Exelon's Clinton site suitable for new nuclear

09 March 2007

Exelon have received the first Early Site Permit (ESP) to be issued in the new US nuclear licensing scheme. It certifies the Clinton site in Illinois as suitable for a nuclear power plant, to be built sometime in the next 20 years.


The US Nuclear Regulatory Commission (NRC) has voted to approve the ESP and should formally issue the permit within ten days.


An ESP confirms that in principle the siteis suitable for a new nuclear plant according to, among other things, generalised physical, environmental and emergency planning criteria. Crucially, this key element of planning permission can be obtained by a company before committing the large capital required to build a new nuclear plant.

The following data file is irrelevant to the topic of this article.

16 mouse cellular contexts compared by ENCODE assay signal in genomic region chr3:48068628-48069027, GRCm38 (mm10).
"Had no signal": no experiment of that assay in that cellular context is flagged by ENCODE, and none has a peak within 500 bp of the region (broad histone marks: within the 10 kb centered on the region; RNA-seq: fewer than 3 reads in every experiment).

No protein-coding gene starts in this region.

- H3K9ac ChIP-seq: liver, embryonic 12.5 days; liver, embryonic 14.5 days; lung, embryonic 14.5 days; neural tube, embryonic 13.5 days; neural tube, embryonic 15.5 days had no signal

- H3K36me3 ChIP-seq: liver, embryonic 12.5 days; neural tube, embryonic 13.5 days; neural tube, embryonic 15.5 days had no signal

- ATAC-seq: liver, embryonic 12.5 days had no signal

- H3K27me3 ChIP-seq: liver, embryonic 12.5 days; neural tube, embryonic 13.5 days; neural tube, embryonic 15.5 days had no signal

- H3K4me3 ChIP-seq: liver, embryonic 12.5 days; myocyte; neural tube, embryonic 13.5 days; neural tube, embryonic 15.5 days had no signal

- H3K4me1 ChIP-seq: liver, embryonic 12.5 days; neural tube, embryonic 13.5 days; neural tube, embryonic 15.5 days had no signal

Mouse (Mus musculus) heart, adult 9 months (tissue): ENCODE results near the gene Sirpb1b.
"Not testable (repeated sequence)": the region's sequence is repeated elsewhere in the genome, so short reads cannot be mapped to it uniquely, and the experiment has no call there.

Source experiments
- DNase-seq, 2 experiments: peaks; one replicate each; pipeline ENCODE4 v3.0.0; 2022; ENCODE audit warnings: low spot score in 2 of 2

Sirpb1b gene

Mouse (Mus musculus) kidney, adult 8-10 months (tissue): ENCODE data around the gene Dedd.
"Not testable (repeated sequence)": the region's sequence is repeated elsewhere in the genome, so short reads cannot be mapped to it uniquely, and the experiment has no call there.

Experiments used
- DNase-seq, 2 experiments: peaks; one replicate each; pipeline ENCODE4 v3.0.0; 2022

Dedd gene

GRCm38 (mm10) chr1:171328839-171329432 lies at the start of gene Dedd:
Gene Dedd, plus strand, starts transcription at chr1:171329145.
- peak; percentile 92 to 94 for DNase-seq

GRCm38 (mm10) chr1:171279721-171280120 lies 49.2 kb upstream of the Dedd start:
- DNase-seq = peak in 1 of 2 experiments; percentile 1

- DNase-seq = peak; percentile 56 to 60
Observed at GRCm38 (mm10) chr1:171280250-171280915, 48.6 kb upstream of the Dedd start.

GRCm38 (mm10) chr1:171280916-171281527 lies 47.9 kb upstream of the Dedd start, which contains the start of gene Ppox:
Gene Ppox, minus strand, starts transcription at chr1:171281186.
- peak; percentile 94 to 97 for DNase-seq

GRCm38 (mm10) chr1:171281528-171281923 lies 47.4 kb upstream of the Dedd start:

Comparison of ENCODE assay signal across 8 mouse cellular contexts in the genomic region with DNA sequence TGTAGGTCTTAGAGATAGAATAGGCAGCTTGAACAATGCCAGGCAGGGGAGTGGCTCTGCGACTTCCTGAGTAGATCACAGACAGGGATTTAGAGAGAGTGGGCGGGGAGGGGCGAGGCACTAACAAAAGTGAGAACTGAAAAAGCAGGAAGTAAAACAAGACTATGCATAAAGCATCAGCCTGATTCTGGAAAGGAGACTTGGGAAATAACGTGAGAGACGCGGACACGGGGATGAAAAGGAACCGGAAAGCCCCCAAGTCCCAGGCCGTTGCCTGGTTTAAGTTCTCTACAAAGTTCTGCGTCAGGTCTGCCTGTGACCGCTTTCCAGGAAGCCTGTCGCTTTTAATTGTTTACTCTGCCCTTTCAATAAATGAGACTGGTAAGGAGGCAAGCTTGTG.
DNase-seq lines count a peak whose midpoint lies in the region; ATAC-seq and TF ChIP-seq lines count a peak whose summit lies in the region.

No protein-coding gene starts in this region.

No reactor or plant design is specified in an ESP, which lasts for 20 years and so could be 'banked' by a company until its own commercial criteria are met before taking more steps towards building a nuclear plant.


Should Exelon go ahead with a new nuclear plant at Clinton, its next steps would be to select a reactor design and submit a combined Construction andOperating Licence (COL) application to the NRC. No US company has yet submitted a COL application, but it is thought the review process could take 42 months. This time period would be reduced by the existence of an ESP.


Exelon are part of the Nustart consortium which is meant to lead the way in proving the new licensing scheme, but the Clinton ESP development is unrelated to this. Nustart plan to submit two COL applications, one for a General Electric ESBWR at Entergy's Grand Gulf site, and another for two Westinghouse AP1000s at Tennessee Valley Authority's Bellefonte site.

The Clinton site already hosts a 1077 MWe boiling water reactor, but was originally envisaged as suitable for two.

Further information


Nuclear Regulatory Commission


US Nuclear Energy Institute: Licensing New Nuclear Power Plants

WNA's US Nuclear Power Industry information paper


WNN: Exelon on new plants and uranium prices